Has Nuclear Power Plant Safety Improved?

Nuclear power plants have seen a marked improvement in safety in recent decades. This is evidenced by the performance categories used by the Nuclear Regulatory Commission (NRC) to monitor operational safety, which have seen an overall increase in security and a decrease in problems. This article provides an overview of the strategies used by Member States to identify and implement safety improvements in their nuclear power plants. The Fukushima Daiichi nuclear power plant disaster of 2011, caused by a tsunami, resulted in the melting of fuel in three of its reactors and the release of radioactive materials into the environment.

While no deaths were attributed to radiation exposure, there are still many lessons to be learned from this event. The government has been working with Japan to broaden our understanding of the progression of accidents in these three units. The Boiling Water Reactor Owners Group (BWROG) has highlighted three successes achieved by the forensic program that are already having a direct influence on the performance and safety of boiling water reactors (BWR) in the U. S.

These include new training programs, updates to operating procedures and implementation of the management guide. The Major Accident Interactive Learning (SAIL) program was enhanced with information obtained from the forensic working group and is currently hosted on the Nuclear Power Operations Institute's e-learning portal. Information from the forensic program also contributed to the revision of guidance developed to operate BWR emergency cooling systems during extreme external events. The new guide is based on knowledge gained from the evaluation of the operation of the reactor core insulation cooling (RCIC) system of units 2 and 3 of Fukushima Daiichi, along with tests conducted as part of the Terry Turbine Expanded Operating Band project.

New procedures provide operators with greater operational flexibility of RCIC, such as canceling certain trips or adjusting inflow, to ensure reactor cooling. This allows RCIC systems to now operate under conditions far beyond their initial design base during some events, such as station outages. The Fukushima forensic working group is led by the Department of Energy's Office of International Nuclear Energy Policy and Cooperation, which collaborates with international partners to support the safe and peaceful use of nuclear energy. Other results include updates to major accident code models, which are used to support new accident management strategies, plant risk assessments and new reactor license applications.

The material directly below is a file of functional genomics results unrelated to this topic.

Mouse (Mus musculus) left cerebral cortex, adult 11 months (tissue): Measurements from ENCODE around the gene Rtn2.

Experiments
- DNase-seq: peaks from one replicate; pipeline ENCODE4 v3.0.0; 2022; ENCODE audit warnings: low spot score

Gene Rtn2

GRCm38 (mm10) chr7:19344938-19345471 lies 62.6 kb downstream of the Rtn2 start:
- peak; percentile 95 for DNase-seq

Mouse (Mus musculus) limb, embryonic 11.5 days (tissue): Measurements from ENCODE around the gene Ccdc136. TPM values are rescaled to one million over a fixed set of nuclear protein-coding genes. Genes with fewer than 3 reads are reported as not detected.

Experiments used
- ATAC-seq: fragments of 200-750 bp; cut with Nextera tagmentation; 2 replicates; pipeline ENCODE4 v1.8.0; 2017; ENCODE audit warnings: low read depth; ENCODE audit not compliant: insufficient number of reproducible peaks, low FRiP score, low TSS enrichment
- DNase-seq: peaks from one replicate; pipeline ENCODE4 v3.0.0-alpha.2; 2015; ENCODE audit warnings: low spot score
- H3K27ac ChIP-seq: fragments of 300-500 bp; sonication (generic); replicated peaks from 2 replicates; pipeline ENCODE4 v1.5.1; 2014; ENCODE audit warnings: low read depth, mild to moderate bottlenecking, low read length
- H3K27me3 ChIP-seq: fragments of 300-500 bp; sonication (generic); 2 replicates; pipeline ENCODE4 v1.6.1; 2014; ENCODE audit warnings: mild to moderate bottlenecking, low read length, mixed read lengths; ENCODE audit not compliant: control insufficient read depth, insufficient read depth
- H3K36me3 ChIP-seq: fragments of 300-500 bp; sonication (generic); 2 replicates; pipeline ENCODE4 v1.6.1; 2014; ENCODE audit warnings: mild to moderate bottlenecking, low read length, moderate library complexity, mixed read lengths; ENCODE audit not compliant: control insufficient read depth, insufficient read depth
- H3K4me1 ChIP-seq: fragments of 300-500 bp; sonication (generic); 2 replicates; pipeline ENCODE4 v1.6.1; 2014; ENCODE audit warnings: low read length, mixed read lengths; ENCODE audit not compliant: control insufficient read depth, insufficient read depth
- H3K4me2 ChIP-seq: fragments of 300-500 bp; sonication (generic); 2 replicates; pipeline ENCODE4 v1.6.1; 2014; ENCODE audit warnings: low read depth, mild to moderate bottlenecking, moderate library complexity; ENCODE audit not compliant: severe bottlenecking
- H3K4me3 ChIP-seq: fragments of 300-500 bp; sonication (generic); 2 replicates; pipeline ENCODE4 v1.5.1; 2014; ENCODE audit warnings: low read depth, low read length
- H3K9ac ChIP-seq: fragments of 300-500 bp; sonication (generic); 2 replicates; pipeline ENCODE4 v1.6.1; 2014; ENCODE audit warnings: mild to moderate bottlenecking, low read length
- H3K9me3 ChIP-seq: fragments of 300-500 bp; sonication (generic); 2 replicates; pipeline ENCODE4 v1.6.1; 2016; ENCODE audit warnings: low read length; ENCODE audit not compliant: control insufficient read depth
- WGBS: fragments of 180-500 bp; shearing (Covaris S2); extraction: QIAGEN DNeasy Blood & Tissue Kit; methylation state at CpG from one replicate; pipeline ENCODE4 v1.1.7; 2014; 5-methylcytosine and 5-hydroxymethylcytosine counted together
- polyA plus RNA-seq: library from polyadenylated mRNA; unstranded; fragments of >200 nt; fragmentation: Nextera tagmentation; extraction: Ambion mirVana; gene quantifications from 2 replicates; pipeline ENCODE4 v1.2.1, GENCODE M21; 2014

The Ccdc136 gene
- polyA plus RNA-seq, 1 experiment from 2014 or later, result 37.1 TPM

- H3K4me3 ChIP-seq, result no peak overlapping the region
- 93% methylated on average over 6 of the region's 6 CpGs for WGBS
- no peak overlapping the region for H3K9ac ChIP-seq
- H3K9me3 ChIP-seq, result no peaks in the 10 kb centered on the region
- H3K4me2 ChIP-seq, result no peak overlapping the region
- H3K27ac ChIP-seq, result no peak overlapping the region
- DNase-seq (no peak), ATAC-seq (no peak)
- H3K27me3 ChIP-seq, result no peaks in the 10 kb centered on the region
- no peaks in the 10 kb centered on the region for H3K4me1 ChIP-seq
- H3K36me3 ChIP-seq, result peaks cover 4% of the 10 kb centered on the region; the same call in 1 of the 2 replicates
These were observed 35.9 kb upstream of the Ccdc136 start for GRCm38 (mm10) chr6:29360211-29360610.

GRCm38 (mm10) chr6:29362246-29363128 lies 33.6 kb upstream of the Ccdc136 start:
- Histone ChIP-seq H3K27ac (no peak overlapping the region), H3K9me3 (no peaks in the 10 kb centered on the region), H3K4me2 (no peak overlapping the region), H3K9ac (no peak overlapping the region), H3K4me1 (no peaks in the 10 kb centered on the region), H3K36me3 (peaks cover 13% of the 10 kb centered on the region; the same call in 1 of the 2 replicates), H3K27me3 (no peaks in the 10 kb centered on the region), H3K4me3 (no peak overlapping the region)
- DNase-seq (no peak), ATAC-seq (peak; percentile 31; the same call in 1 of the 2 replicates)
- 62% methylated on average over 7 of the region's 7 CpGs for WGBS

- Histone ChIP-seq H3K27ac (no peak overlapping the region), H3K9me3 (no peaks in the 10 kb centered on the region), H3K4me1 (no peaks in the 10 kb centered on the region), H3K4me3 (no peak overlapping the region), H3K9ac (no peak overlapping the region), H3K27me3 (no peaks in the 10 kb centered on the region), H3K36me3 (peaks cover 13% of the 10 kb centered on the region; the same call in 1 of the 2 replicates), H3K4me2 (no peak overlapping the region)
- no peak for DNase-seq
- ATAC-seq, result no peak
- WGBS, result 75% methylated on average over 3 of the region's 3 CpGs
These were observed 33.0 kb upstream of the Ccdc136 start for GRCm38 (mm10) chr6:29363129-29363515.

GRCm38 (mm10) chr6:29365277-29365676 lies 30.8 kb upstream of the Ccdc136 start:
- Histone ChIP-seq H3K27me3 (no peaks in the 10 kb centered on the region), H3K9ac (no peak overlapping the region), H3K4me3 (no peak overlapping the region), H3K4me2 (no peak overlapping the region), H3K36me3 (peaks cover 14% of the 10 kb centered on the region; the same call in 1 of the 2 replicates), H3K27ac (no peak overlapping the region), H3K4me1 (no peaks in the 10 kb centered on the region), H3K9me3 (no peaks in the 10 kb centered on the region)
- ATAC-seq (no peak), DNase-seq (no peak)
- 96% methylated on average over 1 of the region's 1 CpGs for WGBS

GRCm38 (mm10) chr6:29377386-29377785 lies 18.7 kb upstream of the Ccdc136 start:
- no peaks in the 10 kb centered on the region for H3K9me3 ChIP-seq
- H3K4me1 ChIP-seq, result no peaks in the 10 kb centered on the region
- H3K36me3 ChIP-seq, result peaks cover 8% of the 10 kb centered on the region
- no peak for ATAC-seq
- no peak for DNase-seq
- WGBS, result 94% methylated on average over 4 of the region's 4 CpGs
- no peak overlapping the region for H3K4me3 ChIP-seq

Nuclear power plants maintain the highest standards for operational safety, cybersecurity and emergency preparedness. Comprehensive industry safety procedures and strict federal regulations keep our plants and neighboring communities safe. Several systems keep our plants safe, and top-notch security starts long before an armed guard is on duty. Plant design, screening systems, behavioral observation and highly trained forces protect our reactors.

Our nuclear plants are well protected from cyber threats, designed as operating islands disconnected from the Internet. Each nuclear plant maintains a response plan for different emergencies that bring together federal, state, and local response teams that meet stringent NRC and FEMA requirements. The Chernobyl accident was a unique event and the only time in the history of commercial nuclear energy that radiation-related deaths occurred. Companies licensed to operate nuclear power plants must obtain and maintain accreditation for their training programs from the independent National Nuclear Accreditation Board.

The plan emerged from intensive consultations with Member States but not with industry, and was described as a meeting point and plan to strengthen nuclear safety worldwide. It should be noted that a commercial-type power reactor simply cannot, under any circumstances, explode like a nuclear bomb: fuel is not enriched more than about 5% and much greater enrichment is needed for explosives. In 1994, the Kakrapar nuclear power plant near India's west coast was flooded due to heavy rains along with a lack of control of an adjoining water pond which flooded equipment in its turbine building basement. Second-generation plants remain operational in all countries operating nuclear power facilities (e.g., Russia, France and U.

S.). In relation to nuclear energy, safety is closely related to safety, and in the nuclear field also to safeguards. The National Nuclear Regulatory Commission specifies that reactor designs must meet a theoretical core damage frequency of 1 in 10,000 years but modern designs exceed it.